Her ethnological qualifications in combination with her love of the town of Sigtuna drove her in the mid–1960s to initiate an extensive writing project with Sigtuna’s 1,000 years of history as the basis of the stories. She was clearly inspired by Per-Anders Fogelström’s suite of novels on Stockholm. Like him, she carried out intensive research with the help of archive studies and by reading existing Sigtuna literature. Her remaining papers show how careful and diligent she was. She wrote five volumes about life in and around Sigtuna that appeared in 1967–1978. The first book, Staden, from 1967, dealt with the years 1000–1400 and the following year the second book appeared, entitled Hungerstad, that dealt with the years 1400–1500. The last three volumes covered one century each. Staden brinner on the 1600s, appeared in 1970; Sigtuna i nöd och lust on the 1700s came out in 1973; and the final volume, on the 1800s, appeared posthumously in 1978: Kring ett gammalt hus i Sigtuna. She used the term “documentary novel” to define them. Historical documents are their basis, but Harriet Hjorth tells her stories quite freely, mixing fact and fiction in her depictions of people involved. The reception of the first three volumes was rather lukewarm. Critics focused on the depictions of people that they found far too stiff and unidimensional. This had to do with the lack of a more animated source material before the 1700s. After that, in the next two volumes, for which there existed a greater wealth of sources, the descriptions of people are also more detailed and lifelike. The final volume takes place in the 1800s and it was received effusively. The books never became a sales success since they mainly attracted attention from the local population and other readers who had links with the town. However, the books were all reviewed in newspapers in the capital as well as in the provinces. The books’ main value was their more or less pedagogical character, and that they stimulated the interest in the town’s history.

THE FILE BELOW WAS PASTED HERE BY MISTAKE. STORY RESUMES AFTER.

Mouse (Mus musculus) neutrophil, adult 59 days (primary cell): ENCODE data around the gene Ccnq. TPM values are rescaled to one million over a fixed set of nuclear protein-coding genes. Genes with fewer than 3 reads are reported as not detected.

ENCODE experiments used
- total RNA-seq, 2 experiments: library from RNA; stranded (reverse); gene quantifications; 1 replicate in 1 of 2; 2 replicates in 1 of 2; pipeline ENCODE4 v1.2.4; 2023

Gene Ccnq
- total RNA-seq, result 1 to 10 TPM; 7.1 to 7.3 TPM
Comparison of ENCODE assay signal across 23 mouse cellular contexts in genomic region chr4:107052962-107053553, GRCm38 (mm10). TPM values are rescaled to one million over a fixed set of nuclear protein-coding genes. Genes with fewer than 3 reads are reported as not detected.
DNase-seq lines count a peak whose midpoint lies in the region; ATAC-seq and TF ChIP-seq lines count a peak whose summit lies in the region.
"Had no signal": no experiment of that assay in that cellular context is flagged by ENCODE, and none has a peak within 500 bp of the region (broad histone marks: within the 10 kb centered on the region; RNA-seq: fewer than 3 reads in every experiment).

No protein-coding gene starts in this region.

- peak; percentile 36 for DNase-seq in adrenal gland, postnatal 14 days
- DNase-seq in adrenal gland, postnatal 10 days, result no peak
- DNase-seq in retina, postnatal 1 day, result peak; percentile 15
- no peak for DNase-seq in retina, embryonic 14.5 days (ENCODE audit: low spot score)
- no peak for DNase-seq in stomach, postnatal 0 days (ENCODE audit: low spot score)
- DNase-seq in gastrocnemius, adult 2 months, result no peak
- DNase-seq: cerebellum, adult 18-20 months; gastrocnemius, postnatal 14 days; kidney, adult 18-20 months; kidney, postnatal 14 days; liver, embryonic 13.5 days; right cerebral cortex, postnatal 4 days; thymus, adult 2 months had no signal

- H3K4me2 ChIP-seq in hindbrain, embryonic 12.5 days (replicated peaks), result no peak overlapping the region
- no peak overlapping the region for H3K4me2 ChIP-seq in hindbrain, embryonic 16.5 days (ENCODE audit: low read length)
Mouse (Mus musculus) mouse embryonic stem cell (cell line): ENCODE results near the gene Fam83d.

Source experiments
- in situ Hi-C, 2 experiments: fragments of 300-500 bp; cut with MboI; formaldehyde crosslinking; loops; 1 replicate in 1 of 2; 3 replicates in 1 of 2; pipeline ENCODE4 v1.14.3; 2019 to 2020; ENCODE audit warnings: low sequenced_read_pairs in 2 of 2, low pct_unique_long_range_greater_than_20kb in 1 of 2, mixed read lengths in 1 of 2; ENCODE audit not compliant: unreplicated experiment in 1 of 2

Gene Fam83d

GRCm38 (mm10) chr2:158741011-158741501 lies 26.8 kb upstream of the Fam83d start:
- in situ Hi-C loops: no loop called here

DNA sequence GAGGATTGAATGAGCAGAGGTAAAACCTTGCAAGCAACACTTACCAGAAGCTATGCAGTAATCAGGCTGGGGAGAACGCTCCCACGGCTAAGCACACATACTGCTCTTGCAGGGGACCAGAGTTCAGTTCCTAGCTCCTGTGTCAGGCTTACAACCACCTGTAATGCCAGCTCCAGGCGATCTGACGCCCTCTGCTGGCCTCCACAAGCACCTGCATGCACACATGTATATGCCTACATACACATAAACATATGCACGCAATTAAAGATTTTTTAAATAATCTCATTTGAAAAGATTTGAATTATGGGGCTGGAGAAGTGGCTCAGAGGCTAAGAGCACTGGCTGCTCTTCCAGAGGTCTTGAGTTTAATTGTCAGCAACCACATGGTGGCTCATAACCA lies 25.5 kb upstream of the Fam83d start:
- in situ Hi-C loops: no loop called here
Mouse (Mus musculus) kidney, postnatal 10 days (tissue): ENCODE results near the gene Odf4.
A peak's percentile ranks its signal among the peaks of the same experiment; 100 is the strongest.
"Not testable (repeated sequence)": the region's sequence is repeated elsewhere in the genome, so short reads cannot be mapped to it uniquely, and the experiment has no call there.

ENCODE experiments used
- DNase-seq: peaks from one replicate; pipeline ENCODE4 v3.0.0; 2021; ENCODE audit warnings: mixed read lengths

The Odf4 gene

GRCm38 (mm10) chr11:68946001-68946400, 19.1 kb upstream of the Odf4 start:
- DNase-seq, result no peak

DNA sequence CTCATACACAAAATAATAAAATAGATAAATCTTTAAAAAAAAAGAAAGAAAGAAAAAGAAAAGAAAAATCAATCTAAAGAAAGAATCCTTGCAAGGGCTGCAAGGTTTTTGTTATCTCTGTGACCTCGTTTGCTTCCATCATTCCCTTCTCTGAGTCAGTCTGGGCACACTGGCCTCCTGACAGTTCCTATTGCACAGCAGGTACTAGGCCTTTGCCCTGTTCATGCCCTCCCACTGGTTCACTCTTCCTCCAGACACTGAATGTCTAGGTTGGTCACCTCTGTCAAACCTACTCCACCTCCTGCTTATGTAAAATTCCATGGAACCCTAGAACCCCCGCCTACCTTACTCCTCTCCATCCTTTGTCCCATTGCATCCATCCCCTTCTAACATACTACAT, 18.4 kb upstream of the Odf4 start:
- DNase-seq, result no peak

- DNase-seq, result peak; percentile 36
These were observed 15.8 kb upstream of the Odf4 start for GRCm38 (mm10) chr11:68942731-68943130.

Harriet Hjorth’s economic situation and security improved from 1971 onwards when she was awarded a state author’s annual stipend. She was thereby able to reduce in number her prolific writings for her daily bread in newspapers and magazines. Her authorship must be seen in the light of the total dominance of male perspectives both in the publishing companies and the review sections of the newspapers. Her greatest selling point was her versatility allowing her to write in many different genres. She had strong work discipline which meant that she always got up early and sat down at her writing table at 6 o’clock in the morning. She also appeared regularly on the radio in the 1950s and 1960s. Harriet Hjorth could be combative when she perceived obvious injustices, and she did not hesitate to take on conflicts, whether they were with the editors of publishing companies or those in power locally. She was very well-read and good at languages and had great power of initiative.
Harriet Hjorth died in 1977. She is buried in Maria Cemetery in Sigtuna. Her daughter Agnete completed the work on the final volume of the Sigtuna suite that came out the year after her death.